June 12, 2014
The good news on the 710 Freeway extension front is that Caltrans is
trying to get out of the property-management business, which the transit
agency has never claimed to be adept at.
Caltrans’ charge is the
freeway business, and however well you think it does at that, it must be
acknowledged that in Los Angeles County, where the freeway was
invented, it’s a full-time job.
But half a century ago — when it
was first seriously proposed that the long-planned extension of the 710
Freeway from its terminus in Alhambra at Valley Boulevard north to the
210 Freeway in Pasadena actually get under way — Caltrans bought upward
of 500 homes and businesses in the route’s path.
Recognizing it might take a few years to get its act together and
take it on the road, the agency leased out the homes. Fifty years
later, what a nightmare that has been, first because of lax state
maintenance, then because of wild overpayment for shoddy fix-it jobs.
freeway was ever built, thanks at first to feisty little South
Pasadena, a lone rat terrier with Caltrans pants’ cuffs in its teeth for
decades. But that city has now been joined by Pasadena, Sierra Madre,
La Canada Flintridge and Glendale in opposition to the freeway, along
with every preservationist in Southern California. That’s because of
more good news: Some of the grand Craftsman-era and even earlier houses
owned by Caltrans include some of the best residential architecture and
solid construction techniques in the West.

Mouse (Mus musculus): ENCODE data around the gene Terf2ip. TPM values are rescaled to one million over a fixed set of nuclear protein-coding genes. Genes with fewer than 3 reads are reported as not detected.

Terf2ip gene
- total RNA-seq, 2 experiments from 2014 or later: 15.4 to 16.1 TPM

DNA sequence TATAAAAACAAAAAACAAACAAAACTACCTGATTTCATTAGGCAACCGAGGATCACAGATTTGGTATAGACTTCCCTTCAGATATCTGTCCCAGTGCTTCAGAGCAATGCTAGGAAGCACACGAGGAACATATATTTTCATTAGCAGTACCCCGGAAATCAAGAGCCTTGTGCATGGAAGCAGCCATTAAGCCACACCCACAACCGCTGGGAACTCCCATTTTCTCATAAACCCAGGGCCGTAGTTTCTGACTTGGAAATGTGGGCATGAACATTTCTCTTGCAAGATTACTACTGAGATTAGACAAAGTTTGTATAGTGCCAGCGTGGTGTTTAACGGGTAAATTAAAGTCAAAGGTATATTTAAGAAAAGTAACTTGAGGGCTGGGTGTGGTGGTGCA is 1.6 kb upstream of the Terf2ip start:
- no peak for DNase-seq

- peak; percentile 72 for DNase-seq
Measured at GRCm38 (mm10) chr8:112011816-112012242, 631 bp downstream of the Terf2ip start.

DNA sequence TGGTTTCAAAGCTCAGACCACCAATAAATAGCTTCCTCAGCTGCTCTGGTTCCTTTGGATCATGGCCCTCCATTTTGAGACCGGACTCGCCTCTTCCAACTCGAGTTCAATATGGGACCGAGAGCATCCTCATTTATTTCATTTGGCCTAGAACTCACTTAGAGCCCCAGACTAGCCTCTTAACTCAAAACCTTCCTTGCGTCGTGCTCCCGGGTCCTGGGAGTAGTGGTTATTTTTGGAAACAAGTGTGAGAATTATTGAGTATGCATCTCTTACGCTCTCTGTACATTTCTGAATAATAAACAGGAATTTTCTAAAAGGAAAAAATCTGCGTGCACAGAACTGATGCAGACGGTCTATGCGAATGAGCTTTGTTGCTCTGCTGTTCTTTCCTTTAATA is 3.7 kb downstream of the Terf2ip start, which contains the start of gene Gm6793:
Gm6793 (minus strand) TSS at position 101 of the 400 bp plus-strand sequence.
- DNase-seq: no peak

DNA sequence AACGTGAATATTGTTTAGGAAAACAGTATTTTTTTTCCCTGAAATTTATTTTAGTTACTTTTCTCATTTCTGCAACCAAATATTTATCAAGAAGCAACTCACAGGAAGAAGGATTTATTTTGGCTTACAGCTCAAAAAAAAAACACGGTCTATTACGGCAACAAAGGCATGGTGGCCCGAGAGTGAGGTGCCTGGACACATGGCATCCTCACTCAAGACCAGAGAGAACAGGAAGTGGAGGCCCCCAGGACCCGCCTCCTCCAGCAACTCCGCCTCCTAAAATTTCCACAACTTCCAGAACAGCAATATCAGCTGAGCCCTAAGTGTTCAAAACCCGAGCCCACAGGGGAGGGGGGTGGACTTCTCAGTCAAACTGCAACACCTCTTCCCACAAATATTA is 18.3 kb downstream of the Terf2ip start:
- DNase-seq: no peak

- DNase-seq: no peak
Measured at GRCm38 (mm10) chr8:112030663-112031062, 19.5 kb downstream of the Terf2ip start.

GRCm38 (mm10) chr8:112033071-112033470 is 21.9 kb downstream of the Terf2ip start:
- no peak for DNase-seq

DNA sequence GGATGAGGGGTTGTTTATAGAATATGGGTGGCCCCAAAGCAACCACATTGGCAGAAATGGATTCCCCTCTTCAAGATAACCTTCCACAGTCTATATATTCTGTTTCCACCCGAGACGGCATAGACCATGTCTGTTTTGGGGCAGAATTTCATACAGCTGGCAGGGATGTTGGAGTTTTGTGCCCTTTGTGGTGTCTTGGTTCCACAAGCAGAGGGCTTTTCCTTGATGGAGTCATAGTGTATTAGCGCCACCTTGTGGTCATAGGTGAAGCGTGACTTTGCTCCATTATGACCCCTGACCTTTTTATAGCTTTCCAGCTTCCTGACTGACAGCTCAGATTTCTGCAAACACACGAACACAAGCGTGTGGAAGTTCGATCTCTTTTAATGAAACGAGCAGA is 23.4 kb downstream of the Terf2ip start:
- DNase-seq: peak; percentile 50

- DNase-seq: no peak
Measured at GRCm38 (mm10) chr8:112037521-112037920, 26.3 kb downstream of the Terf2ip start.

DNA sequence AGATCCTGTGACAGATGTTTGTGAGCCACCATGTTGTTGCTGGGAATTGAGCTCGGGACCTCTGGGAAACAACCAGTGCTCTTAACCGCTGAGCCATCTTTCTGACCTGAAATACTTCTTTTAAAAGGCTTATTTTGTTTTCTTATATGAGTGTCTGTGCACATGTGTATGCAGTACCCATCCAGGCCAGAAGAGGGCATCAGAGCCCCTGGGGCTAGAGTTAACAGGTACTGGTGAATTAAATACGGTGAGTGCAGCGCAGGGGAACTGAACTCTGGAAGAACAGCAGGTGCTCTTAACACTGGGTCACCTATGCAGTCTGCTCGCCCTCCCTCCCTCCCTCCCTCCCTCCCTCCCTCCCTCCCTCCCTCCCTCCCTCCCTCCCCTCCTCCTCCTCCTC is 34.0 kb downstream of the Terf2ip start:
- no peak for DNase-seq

But the surface route, whatever Caltrans keeps insisting because of
its legal need to pretend that “alternatives” are still being studied,
is entirely dead as an option.
The tunnel route is another matter for another time.
now, thanks to a bill by state Sen. Carol Liu, D-La Canada Flintridge,
that passed the Legislature last year after a state audit slammed
Caltrans for poor property management, Caltrans is required to begin
selling the homes it no longer needs to demolish for the freeway
project. The agency has selected 56 houses, outside the footprint of any
of the remaining five supposed options, that can be sold right away.
Of course the po
or little bureaucracy can’t catch a break,
because everyone is an expert, and everyone has an angle. Current
longtime tenants of the Caltrans houses understandably say they not only
should have right of first refusal on buying the homes, but also
shouldn’t have to pay market rates because they’ve been maintaining the
old places so long. The state more or less says fine — but in a move
aimed at stopping the former tenants from then turning around and
flipping the properties, wants to impose a 30-year moratorium on then
selling the homes.
Realtors in Southwest Pasadena and South Pasadena are desperate
for inventory in two of the hottest Southern California markets for real
estate. But they also note that putting dozens of properties for sale
at the same time could flood that market and greatly influence pricing.
understand Caltrans’ desire to not get ripped off by giving a price
break to tenants and then see them capitalize on it. But 30 years is too
long. What about a decade? And the sooner all these houses get back in
private ownership on the tax rolls, the better for us all.